Is Apple developing *too fast*?

I've been pondering Apple's latest moves – namely, the shift to Intel processors and the various new and updated products that Jobs announced this week – and it struck me that Apple may be developing things *too fast*.

Obviously that sounds ridiculous in the context of the IT industry, but bear with me. Continuing on from my theory that the only way to judge the likely future of the IT industry is to discover the patterns from the past (I've wrote an article precisely on this), Apple may be making a historic mistake all over again.

One of the biggest cock-ups Apple made with the Mac in the early days was to produce dozens and dozens of variations of it, constantly releasing new ones with barely any difference between them. It ended up overwhelming and confusing potential buyers – in exactly the same way that this modern obsession with “choice” often leads you to scratch your head in shops when faced with 20 different versions of shampoo, washing powder etc etc.

It strikes me that Apple has only half-learnt its lesson. It now continually comes up with new designs, upgrades the hardware slightly and launches it as a new product. Clearly it thinks that if the product is recognisably different, there isn't an issue. I would argue that there is a very big issue: the sheer speed by which new products arrive.

Two examples. Jobs demonstrated the new iMac with the Intel processor in. And [gasp!] he had been using it throughout his entire presentation. The point being that it looked the same as the iMac everyone in the audience was used to. Except, I didn't actually recognise the iMac design. How long has that design existed? The last iMac design that sticks in my head was the one with a flat screen stuck on a demi-globe. And, to be honest, when you say “iMac”, my mind still jumps immediately to the pastel coloured see-through computer that became so famous.

As it turns out the see-through pastel iMac came out in 1998, the semi-globe in 2002 and the latest version in 2004. So the original lasted four years, the second (too big a change to my mind) two years, and the third has lasted under two so far. I would argue that five years would be a better timeshift. Although I also know that Apple fans would be champing at the bit with a five-year delay.

Now, you could argue I should know all the different styles since I'm an IT journalist, but I don't. And if I don't, there is no way in hell that the rest of the population does. Apple – because of its fanatical followers – can often get stuck in its own world and forget what everyone else thinks.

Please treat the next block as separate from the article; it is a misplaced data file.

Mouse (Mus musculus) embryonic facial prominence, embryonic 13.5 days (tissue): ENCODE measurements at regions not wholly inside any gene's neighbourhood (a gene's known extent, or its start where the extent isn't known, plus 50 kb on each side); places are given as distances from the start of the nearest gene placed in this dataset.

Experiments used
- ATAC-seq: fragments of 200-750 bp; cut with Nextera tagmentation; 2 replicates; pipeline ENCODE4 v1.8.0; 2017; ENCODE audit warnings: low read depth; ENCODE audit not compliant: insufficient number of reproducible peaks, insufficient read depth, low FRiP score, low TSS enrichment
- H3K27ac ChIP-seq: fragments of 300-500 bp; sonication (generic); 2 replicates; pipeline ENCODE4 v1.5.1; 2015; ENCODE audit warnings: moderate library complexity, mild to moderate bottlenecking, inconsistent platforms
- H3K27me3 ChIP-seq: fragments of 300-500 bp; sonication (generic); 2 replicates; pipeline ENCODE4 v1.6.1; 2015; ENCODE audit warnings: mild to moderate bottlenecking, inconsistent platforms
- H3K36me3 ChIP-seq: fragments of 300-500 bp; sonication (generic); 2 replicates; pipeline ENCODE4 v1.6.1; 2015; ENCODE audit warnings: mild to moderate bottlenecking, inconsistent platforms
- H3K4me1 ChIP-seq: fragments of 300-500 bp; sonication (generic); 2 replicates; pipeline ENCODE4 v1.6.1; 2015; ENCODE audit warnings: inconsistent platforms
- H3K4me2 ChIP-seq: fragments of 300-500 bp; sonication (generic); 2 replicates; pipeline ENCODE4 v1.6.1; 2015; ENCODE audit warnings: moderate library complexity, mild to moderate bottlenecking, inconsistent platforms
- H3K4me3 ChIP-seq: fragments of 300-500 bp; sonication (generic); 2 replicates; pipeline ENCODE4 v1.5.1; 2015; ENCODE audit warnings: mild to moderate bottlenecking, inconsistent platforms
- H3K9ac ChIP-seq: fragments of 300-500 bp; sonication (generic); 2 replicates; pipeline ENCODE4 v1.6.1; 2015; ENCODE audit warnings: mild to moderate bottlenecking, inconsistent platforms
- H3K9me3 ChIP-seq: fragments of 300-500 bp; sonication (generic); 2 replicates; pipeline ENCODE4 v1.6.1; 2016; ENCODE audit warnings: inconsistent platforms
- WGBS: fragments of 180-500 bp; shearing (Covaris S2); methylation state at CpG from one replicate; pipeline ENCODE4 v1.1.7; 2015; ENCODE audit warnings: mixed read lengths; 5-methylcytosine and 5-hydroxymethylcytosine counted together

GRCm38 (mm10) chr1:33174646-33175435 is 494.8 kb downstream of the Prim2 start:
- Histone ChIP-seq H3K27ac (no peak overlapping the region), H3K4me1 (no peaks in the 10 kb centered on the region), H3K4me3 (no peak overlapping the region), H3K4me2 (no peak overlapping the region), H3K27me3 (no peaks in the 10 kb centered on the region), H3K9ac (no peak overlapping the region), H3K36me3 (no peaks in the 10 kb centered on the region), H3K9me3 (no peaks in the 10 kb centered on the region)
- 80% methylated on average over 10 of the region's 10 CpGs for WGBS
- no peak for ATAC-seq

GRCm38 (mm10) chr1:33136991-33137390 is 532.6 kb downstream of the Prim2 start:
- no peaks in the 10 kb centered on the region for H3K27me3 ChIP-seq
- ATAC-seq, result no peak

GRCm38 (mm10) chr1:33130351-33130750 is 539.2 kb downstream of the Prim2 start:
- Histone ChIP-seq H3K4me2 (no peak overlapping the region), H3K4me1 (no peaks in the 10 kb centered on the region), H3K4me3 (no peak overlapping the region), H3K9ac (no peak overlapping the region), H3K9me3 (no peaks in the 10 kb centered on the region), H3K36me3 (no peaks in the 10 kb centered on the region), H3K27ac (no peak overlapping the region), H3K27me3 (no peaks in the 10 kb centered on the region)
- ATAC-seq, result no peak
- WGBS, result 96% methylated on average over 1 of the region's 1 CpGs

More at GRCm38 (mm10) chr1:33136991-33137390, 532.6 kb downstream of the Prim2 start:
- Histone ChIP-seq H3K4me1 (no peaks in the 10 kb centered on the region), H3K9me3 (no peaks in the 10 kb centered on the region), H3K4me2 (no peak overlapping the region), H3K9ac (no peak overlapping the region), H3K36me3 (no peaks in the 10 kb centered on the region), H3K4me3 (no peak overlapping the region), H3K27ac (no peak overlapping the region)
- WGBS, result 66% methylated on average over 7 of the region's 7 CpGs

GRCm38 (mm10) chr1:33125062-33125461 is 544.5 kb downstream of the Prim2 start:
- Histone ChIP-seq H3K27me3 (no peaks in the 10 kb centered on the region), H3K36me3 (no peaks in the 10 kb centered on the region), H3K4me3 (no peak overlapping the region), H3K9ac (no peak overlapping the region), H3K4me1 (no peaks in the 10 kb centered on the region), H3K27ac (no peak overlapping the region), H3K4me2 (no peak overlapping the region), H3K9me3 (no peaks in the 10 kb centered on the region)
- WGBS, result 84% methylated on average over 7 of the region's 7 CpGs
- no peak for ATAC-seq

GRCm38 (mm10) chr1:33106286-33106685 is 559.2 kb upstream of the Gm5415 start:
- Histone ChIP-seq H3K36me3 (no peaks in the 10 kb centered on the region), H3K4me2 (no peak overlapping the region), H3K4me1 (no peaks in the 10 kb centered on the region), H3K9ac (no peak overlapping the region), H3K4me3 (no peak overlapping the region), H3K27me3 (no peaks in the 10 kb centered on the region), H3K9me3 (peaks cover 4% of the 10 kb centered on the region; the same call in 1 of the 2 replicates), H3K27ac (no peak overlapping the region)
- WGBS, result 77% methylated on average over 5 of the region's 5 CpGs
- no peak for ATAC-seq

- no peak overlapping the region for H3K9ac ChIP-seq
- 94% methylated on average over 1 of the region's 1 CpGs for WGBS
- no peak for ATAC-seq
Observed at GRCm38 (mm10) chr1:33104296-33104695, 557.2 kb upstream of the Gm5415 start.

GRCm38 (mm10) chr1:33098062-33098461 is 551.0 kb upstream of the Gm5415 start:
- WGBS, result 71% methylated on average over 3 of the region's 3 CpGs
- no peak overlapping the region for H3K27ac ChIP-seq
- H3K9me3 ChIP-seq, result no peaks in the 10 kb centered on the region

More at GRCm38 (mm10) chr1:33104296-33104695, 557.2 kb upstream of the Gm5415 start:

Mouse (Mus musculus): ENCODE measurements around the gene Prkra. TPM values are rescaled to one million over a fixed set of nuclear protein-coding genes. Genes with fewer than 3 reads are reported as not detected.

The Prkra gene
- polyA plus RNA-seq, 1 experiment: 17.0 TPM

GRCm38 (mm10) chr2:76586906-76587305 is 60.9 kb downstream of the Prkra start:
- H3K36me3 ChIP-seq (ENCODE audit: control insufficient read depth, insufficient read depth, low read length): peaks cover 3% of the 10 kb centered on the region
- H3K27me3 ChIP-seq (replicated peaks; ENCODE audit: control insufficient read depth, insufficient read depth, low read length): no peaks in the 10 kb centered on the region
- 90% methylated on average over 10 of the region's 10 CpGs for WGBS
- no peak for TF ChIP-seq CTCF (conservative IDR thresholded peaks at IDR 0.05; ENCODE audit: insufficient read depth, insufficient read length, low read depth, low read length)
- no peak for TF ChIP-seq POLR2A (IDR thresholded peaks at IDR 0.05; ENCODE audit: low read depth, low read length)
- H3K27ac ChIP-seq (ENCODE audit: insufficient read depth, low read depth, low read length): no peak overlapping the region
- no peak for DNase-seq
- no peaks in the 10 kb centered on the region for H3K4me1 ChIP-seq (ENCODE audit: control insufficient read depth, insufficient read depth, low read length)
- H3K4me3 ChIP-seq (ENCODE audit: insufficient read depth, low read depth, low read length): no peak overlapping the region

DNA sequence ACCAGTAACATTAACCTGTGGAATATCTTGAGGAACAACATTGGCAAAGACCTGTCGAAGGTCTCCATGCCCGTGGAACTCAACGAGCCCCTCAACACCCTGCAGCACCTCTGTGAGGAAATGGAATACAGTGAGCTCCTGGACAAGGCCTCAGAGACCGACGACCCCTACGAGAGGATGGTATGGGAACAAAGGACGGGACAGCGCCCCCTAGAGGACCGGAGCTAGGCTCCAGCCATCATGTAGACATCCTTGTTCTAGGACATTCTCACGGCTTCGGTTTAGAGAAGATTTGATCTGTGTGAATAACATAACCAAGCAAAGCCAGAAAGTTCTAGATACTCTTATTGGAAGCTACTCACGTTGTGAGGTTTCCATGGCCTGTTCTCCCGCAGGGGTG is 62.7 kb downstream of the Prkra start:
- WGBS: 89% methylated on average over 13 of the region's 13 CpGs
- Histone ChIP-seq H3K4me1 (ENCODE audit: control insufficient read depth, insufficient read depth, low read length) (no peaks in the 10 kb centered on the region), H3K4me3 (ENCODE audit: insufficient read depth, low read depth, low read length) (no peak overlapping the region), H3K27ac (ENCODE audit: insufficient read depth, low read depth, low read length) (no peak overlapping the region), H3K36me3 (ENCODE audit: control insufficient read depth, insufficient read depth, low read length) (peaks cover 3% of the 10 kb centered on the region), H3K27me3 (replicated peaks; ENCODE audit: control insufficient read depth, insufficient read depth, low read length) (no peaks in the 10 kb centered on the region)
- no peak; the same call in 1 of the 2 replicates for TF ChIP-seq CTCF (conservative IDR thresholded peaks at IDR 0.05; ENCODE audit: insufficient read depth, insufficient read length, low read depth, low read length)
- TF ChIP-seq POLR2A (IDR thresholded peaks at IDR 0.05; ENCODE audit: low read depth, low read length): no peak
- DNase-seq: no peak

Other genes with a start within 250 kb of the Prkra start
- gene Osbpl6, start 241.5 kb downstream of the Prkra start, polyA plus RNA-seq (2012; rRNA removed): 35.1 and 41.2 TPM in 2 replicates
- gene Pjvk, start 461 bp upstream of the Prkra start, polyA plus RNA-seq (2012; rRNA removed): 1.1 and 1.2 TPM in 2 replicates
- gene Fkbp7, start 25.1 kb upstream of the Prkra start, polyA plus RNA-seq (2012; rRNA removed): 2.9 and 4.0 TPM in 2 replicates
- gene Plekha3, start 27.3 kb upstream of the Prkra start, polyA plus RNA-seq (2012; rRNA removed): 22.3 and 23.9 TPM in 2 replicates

And those people are thinking: where's the pastel iMac? “This, is the new iMac here,” says the salesman, “and it is much better and faster.” Nah, says the customer, I was after the blue one.

Apple needs more patience. It may be rushing ahead, getting excited about new things, but everyone else only likes spending £1,000 on a computer every five years. And while it is exciting to buy something new and jazzy, if people spend alot of money, they often want something they feel they can trust. That is why the bog-standard desktop computer rectangular box is still the most popular shape.

The over-speedy development also comes with the iPod. It is clearly a different market in that dozens of new MP3 players are hitting the shelves every month as companies try to grab some of the market back off Apple. But Apple is almost running away with itself. It really needs to spend more time on an iPod that will stay stationary for longer.

I got my 60GB fourth-generation in August, and yet it is already out-of-date. I can't get video – even though all I ever hear from Apple is video, video, video. The new FM radio won't work with it. The new iPod offers CD-quality recording, but mine is purposefully restricted by Apple to telephone-quality and it doesn't show any signs of producing an upgrade. Apple's entire focus is on new and exciting products and hyping them up.

I am hoping that Apple will settle on the Nano and Video iPod and build things around them, rather than trying to jump to the next one – which I suspect they will do.

Of course this is all nit-picking. Apple has done an extraordinary job in recent years and shaken up the market by producing better products. But that momentum simply cannot continue forever yet Apple has grown addicted to it, which doesn't bode well for, say, 2007/8.

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